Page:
A second important consideration is that the rows of the indicators and the denominators need to be matched, so that each unit is denominated by the value corresponding to that unit, and not another unit. Notice that the WorldDenoms data frame covers more or less all countries in the world, whereas the sample indicators only cover 51 countries. The matching is performed inside the Denominate() function, using an identifier column which must be present in both data frames. Here, our common column is “uCode”, which is already found in both data frames. This is also the default column name expected by Denominate(), so we don’t even need to specify it. If you have other column names, use the x_iD and denoms_ID arguments to pass these names to the function.

Ok so now we are ready to denominate:

# Denominate one by the other
iData_den <- Denominate(iData, WorldDenoms, denomby)

#>   uCode        Goods     Flights      LPI
#> 1   AUT 6.255713e-10 0.003268788 4.097985
#> 2   BEL 1.121507e-09 0.002776498 4.108538
#> 3   BGR 6.246483e-10 0.001323996 2.807685
#> 4   HRV 4.669422e-10 0.002272966 3.160829
#> 5   CYP 3.513901e-10 0.007304232 2.999061
#> 6   CZE 1.093569e-09 0.001434859 3.674309

The function has matched each unit in iData with its corresponding denominator value in WorldDenoms and divided the former by the latter. As expected, “Goods” and “Flights” have changed, but “LPI” has not because it was not included in the denomby data frame.

Otherwise, the only other feature to mention is the f_denom argument, which allows other functions to be used other than the division operator. See the function documentation.


Now let’s look at denomination inside a coin. The main difference here is that the information needed to denominate the indicators may already be present inside the coin. When creating the coin using new_coin(), there is the option to specify denominating variables as part of iData (these are variables where iMeta$Type = "Denominator"), and to specify in iMeta the mapping between indicators and denominators, using the iMeta$Type column. To see what this looks like:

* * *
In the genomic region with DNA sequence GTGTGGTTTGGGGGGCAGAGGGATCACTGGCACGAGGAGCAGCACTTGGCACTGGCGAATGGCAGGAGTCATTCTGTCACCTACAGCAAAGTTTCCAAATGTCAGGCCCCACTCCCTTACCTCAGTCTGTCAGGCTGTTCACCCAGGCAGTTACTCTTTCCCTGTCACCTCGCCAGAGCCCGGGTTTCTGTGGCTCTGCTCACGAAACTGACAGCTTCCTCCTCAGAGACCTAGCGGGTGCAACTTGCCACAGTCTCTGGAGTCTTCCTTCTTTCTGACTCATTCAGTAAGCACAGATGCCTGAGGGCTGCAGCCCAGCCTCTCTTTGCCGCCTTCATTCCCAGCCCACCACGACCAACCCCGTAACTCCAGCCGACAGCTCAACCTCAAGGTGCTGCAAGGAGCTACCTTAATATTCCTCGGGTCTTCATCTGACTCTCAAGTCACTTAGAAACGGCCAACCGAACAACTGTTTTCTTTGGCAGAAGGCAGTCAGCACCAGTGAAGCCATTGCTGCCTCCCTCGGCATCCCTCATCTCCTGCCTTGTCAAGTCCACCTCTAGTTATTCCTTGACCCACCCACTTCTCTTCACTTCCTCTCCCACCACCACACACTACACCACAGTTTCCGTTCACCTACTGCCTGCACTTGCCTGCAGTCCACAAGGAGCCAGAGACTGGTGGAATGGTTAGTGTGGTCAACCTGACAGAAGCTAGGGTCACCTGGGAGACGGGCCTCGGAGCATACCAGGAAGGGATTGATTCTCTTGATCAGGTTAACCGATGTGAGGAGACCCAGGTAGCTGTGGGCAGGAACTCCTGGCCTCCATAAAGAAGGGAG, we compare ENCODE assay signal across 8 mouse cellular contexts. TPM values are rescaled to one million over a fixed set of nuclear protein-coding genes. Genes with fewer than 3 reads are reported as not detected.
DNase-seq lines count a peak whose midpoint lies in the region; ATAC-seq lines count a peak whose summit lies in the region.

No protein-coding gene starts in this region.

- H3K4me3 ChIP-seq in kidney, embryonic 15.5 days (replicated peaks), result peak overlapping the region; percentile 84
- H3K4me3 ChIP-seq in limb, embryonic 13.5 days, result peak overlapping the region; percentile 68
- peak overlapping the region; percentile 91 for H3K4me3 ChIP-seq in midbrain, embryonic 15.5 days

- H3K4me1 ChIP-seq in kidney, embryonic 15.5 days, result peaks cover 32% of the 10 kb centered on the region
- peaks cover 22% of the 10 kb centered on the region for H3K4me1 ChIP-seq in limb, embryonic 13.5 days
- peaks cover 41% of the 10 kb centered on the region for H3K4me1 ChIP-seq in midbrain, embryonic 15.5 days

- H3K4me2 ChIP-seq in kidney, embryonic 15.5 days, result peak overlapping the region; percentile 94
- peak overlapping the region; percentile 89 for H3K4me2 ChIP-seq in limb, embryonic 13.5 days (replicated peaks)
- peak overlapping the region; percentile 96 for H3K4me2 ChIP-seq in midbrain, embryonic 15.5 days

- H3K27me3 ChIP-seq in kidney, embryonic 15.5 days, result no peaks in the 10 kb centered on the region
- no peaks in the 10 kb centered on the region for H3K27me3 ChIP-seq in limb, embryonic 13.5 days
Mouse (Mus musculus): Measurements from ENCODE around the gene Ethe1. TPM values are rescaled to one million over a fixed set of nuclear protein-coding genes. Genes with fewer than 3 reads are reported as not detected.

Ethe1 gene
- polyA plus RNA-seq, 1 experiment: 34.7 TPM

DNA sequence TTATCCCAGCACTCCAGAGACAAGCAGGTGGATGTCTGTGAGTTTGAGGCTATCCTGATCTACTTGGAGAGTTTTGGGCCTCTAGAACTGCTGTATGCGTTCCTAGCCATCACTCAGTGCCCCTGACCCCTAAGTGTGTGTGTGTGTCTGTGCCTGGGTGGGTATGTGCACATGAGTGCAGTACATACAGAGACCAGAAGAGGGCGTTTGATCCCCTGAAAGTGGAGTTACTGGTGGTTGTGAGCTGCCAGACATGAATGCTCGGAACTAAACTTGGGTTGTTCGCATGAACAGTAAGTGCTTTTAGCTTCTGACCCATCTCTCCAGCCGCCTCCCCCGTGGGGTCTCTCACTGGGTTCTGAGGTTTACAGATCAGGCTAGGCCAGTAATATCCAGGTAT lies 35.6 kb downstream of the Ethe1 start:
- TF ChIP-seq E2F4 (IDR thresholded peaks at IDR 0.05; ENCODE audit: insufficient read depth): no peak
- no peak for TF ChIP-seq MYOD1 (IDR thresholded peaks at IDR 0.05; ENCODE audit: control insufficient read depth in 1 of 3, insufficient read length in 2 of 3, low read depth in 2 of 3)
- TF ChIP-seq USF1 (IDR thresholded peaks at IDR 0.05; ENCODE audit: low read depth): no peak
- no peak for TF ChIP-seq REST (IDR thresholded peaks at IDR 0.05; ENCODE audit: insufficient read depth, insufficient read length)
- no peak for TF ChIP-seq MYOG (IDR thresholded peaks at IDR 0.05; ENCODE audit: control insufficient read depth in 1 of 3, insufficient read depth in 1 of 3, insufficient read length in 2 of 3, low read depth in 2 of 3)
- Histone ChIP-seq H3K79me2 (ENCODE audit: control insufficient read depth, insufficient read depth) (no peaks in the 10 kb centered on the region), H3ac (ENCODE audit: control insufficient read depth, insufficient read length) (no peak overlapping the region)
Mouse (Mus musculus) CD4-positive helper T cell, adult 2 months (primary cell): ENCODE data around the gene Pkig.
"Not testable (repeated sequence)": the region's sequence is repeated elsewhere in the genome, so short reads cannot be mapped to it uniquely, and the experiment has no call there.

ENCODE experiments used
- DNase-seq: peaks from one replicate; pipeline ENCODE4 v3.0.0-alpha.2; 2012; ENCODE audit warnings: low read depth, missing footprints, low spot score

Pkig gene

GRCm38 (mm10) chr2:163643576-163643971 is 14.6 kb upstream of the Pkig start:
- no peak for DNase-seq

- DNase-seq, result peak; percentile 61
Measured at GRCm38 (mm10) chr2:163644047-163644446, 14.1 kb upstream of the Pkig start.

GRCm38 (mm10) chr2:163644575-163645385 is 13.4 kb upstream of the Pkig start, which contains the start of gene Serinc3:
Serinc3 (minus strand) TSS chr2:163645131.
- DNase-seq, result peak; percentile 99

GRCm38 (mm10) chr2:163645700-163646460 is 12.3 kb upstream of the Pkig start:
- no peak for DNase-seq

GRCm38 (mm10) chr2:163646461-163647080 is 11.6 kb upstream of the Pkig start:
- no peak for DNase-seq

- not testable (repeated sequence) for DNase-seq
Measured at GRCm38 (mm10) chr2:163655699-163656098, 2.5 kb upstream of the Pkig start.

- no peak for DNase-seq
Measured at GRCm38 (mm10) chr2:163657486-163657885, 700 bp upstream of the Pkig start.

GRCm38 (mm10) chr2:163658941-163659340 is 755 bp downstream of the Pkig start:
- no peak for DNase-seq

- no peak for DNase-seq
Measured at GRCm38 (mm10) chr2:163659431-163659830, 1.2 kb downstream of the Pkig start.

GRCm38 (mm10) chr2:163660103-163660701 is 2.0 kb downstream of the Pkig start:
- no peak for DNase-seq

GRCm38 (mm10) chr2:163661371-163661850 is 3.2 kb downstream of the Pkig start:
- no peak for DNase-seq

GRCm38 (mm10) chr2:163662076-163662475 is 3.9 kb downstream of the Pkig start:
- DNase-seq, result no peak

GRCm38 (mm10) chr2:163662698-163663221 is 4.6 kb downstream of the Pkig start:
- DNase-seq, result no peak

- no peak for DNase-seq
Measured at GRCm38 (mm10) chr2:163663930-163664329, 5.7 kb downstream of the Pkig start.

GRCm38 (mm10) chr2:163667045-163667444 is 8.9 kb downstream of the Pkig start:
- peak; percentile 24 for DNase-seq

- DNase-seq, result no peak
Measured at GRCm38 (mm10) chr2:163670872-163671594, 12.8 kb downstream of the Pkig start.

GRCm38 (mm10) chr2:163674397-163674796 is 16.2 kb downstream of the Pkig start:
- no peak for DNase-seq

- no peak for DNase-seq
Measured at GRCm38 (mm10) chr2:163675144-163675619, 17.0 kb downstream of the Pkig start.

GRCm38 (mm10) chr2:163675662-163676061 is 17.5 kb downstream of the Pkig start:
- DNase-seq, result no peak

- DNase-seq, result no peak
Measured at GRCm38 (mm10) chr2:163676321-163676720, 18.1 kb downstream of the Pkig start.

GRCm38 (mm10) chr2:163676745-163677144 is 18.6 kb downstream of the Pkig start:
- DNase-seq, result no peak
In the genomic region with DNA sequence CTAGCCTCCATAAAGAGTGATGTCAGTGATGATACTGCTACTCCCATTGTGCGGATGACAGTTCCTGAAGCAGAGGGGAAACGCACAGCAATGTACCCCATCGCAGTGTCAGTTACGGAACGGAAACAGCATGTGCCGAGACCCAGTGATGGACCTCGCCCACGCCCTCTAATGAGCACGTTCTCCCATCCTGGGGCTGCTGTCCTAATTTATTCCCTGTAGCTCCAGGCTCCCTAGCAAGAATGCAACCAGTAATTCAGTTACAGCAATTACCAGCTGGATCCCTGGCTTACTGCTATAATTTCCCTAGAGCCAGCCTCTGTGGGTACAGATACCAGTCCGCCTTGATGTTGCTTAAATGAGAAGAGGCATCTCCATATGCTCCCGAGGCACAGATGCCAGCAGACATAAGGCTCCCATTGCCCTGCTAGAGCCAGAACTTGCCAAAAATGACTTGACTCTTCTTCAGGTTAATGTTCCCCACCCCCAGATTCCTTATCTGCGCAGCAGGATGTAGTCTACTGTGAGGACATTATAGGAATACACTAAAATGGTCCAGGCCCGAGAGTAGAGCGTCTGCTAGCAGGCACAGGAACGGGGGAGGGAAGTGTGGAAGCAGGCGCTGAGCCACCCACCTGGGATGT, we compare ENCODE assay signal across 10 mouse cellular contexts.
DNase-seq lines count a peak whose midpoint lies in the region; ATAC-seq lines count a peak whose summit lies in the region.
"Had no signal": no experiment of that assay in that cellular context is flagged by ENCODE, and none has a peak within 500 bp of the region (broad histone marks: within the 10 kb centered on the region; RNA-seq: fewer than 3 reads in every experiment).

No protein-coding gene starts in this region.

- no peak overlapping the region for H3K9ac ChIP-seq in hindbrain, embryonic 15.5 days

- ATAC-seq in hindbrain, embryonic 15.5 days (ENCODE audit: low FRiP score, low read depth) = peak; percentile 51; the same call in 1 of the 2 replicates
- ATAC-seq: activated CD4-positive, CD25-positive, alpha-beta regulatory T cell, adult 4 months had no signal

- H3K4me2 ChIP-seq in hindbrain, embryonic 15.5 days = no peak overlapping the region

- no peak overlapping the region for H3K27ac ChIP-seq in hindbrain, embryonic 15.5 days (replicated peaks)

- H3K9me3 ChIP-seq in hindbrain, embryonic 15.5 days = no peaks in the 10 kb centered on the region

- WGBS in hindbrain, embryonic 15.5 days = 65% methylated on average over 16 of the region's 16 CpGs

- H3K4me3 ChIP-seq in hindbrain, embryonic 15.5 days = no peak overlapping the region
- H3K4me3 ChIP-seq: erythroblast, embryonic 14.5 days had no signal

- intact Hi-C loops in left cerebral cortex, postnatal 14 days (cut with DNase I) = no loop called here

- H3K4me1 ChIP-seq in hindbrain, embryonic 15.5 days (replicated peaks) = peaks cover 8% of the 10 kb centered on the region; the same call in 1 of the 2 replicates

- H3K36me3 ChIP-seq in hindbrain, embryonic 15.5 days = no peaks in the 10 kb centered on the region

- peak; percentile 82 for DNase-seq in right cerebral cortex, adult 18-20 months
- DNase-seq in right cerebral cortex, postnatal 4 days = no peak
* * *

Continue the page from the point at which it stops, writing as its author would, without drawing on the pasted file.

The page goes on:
# first few rows of the example iMeta, selected cols
head(ASEM_iMeta[c("iCode", "Denominator")])
#>     iCode Denominator
#> 1     LPI        <NA>
#> 2 Flights  Population
#> 3    Ship        <NA>
#> 4    Bord        Area
#> 5    Elec      Energy
#> 6     Gas      Energy

The entries in “Denominator” correspond to column names that are present in iData:

# see names of example iData
#>  [1] "uName"         "uCode"         "GDP_group"     "GDPpc_group"  
#>  [5] "Pop_group"     "EurAsia_group" "Time"          "Area"         
#>  [9] "Energy"        "GDP"           "Population"    "LPI"          
#> [13] "Flights"       "Ship"          "Bord"          "Elec"         
#> [17] "Gas"           "ConSpeed"      "Cov4G"         "Goods"        
#> [21] "Services"      "FDI"           "PRemit"        "ForPort"      
#> [25] "Embs"          "IGOs"          "UNVote"        "CostImpEx"    
#> [29] "Tariff"        "TBTs"          "TIRcon"        "RTAs"         
#> [33] "Visa"          "StMob"         "Research"      "Pat"          
#> [37] "CultServ"      "CultGood"      "Tourist"       "MigStock"     
#> [41] "Lang"          "Renew"         "PrimEner"      "CO2"